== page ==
Gozo farmhouses – The farmhouses on the smaller island of Gozo aren’t exactly what a U.S. native might think of as a farmhouse. They are usually small homes, several centuries old, with just one or two bedrooms, and maybe a pool. Many Maltese “vacation” at these Gozitan farmhouses, where they can get away from the noise and bustle of their city lives. Hubby and I had a great weekend away with friends from school when a professor invited us to his 400-year old farmhouse. The kitchen still had a hook on the wall where farmers of the past would tie up their goats.
“Hiking” on Comino – With no mountains, there is no hiking on Malta as we would think of hiking, but that didn’t stop hubby and I from exploring around Malta’s smallest island, Comino. During high season, Comino is worth visiting but will be absolutely packed with visitors swimming and sunning at the beautiful Blue Lagoon. However, if you find yourself in Malta around April when the island is at it’s lushest, I highly recommend filling a backpack with snacks and heading out on Comino by foot for a day. We spent a few hours walking the entire island – which we had almost to ourselves, taking in amazing views of the sparkling sea, and investigating a medieval fort situated in the island’s center. We also came across a beautiful swimming cove (we didn’t get in) but looking back, I wish we had. It was the greatest day and I’m so glad we got to enjoy “hiking” on empty Comino.
Tips for visiting Malta:
Malta, in this former resident’s opinion, is best in the summer and fall, with the exception of August which is too hot for most people. Malta has an uneven split of beaches, with mostly rocky/pebbly beaches and a few sand beaches. Some are rocky coastline with smoother, rolling waves, and some are in ancient coves that look like they haven’t been touched in a thousand years. Any beach you choose should have beautiful, warm water safe for swimming, and all the beaches are fairly clean. Beach season winds down in October, but Malta should have warm/mild and sunny weather right up to the December holiday season.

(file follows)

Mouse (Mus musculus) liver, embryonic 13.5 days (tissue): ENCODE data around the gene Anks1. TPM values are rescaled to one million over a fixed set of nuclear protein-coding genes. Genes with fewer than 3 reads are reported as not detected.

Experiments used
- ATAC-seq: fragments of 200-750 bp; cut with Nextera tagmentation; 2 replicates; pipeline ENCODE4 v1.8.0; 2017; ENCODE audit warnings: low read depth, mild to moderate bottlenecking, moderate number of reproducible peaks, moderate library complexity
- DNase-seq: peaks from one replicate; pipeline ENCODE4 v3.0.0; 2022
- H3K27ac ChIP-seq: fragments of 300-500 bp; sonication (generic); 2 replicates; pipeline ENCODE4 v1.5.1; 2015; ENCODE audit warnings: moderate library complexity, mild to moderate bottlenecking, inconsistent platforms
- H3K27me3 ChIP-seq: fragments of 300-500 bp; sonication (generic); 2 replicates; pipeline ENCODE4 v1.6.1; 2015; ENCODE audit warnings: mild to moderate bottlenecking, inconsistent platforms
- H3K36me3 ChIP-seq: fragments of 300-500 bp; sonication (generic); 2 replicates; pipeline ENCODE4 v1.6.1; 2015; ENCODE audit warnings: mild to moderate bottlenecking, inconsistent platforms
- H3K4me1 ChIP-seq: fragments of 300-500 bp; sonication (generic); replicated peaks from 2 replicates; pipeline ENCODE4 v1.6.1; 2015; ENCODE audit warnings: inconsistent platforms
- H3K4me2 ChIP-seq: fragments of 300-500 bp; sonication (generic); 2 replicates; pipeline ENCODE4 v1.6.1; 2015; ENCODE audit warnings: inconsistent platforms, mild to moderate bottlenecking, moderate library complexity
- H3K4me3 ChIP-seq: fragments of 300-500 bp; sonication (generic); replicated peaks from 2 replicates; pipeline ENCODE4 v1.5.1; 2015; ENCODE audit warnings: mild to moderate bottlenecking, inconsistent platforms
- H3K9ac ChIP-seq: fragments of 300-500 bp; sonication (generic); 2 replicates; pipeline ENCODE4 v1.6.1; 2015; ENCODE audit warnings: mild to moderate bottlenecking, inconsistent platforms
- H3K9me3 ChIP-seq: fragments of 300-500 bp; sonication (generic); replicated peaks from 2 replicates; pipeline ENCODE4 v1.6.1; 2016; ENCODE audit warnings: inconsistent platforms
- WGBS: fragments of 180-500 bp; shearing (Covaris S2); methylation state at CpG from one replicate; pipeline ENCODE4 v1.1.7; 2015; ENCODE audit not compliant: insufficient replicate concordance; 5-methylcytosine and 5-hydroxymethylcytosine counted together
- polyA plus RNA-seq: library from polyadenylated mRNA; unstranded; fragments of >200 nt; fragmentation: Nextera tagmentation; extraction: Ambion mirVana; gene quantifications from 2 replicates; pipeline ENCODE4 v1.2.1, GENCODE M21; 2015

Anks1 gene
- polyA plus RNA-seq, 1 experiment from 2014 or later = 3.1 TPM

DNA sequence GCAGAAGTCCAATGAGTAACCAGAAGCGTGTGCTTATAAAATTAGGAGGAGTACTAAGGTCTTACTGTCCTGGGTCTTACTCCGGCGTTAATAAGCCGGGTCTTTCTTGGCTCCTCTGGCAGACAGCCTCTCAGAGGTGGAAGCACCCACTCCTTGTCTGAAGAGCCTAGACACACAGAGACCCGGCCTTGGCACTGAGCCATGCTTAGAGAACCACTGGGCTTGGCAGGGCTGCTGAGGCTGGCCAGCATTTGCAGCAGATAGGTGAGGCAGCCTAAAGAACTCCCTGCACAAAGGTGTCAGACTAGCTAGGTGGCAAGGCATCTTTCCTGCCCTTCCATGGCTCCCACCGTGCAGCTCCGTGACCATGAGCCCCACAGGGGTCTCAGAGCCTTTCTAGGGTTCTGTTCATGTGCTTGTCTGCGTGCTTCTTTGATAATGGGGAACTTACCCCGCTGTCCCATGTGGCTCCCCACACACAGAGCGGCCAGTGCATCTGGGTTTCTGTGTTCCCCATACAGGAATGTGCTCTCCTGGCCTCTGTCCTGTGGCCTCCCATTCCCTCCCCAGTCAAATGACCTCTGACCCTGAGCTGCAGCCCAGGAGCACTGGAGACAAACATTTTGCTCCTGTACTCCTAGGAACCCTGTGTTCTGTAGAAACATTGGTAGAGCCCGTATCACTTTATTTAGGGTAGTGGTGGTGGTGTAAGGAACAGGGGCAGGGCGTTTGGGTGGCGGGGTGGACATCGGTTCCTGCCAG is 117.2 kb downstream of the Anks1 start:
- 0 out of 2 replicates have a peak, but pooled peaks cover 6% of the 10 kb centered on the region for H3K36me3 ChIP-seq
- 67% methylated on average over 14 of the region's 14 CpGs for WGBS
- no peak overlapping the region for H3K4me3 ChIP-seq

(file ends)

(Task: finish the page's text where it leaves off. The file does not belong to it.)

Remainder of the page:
The local snack specialty is a small pastry called ‘pastizzi’. They come hot filled with either ricotta cheese or smashed peas and only cost about 50 cents. You can find them along any streetside café.
The capital Valletta is a beautiful, historic city, but one that doesn’t need much more than a day to visit. It’s on the smaller side, and its churches and galleries are easy to get in and out of. One of the most beautiful indoor sights there is the St. John’s Co-Cathedral. For lunch, head to Kantina Café, near the Co-Cathedral.
If you’re into a bit more action and want easy walking access to restaurants and nightlife, St. Julian’s is the place to stay. There is a very nice Le Meridien with reasonable rates.
The best pizza in Malta can be found at a little Italian place in Sliema called ‘La Cucina’.
An experience not to be missed is the hypogeum – an underground temple and UNESCO World Heritage Site dating to 3000 B.C. You’ll need to book tickets in advance.
Thanks Allison for your great insights into both Norway and Malta. I appreciate you taking the time to tell my readers about your experiences.